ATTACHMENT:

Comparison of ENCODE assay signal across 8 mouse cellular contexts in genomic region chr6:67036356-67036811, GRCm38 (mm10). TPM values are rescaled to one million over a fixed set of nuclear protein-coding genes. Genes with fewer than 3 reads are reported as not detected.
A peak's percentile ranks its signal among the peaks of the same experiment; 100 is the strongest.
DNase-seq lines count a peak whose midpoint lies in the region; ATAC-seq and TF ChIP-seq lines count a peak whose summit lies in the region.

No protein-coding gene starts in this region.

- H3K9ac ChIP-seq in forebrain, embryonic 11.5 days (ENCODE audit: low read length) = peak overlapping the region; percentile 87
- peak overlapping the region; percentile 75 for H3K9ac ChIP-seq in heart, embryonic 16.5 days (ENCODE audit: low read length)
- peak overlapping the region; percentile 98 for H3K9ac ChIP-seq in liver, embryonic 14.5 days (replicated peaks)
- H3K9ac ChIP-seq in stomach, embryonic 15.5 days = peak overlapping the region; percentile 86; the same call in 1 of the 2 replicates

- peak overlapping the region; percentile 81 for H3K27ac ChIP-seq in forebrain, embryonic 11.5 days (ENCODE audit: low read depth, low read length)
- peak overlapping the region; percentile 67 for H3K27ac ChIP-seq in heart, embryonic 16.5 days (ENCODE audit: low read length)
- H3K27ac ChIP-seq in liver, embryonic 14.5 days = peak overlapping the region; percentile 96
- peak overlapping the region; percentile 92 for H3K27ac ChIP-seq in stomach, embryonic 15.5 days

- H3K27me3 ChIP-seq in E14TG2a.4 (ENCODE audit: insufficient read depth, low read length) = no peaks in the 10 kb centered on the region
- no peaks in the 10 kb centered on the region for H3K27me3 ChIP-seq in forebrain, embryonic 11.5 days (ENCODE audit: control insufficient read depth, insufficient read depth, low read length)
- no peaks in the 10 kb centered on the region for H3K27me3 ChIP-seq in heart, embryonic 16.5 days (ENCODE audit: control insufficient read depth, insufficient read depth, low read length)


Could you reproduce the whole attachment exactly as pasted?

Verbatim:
Comparison of ENCODE assay signal across 8 mouse cellular contexts in genomic region chr6:67036356-67036811, GRCm38 (mm10). TPM values are rescaled to one million over a fixed set of nuclear protein-coding genes. Genes with fewer than 3 reads are reported as not detected.
A peak's percentile ranks its signal among the peaks of the same experiment; 100 is the strongest.
DNase-seq lines count a peak whose midpoint lies in the region; ATAC-seq and TF ChIP-seq lines count a peak whose summit lies in the region.

No protein-coding gene starts in this region.

- H3K9ac ChIP-seq in forebrain, embryonic 11.5 days (ENCODE audit: low read length) = peak overlapping the region; percentile 87
- peak overlapping the region; percentile 75 for H3K9ac ChIP-seq in heart, embryonic 16.5 days (ENCODE audit: low read length)
- peak overlapping the region; percentile 98 for H3K9ac ChIP-seq in liver, embryonic 14.5 days (replicated peaks)
- H3K9ac ChIP-seq in stomach, embryonic 15.5 days = peak overlapping the region; percentile 86; the same call in 1 of the 2 replicates

- peak overlapping the region; percentile 81 for H3K27ac ChIP-seq in forebrain, embryonic 11.5 days (ENCODE audit: low read depth, low read length)
- peak overlapping the region; percentile 67 for H3K27ac ChIP-seq in heart, embryonic 16.5 days (ENCODE audit: low read length)
- H3K27ac ChIP-seq in liver, embryonic 14.5 days = peak overlapping the region; percentile 96
- peak overlapping the region; percentile 92 for H3K27ac ChIP-seq in stomach, embryonic 15.5 days

- H3K27me3 ChIP-seq in E14TG2a.4 (ENCODE audit: insufficient read depth, low read length) = no peaks in the 10 kb centered on the region
- no peaks in the 10 kb centered on the region for H3K27me3 ChIP-seq in forebrain, embryonic 11.5 days (ENCODE audit: control insufficient read depth, insufficient read depth, low read length)
- no peaks in the 10 kb centered on the region for H3K27me3 ChIP-seq in heart, embryonic 16.5 days (ENCODE audit: control insufficient read depth, insufficient read depth, low read length)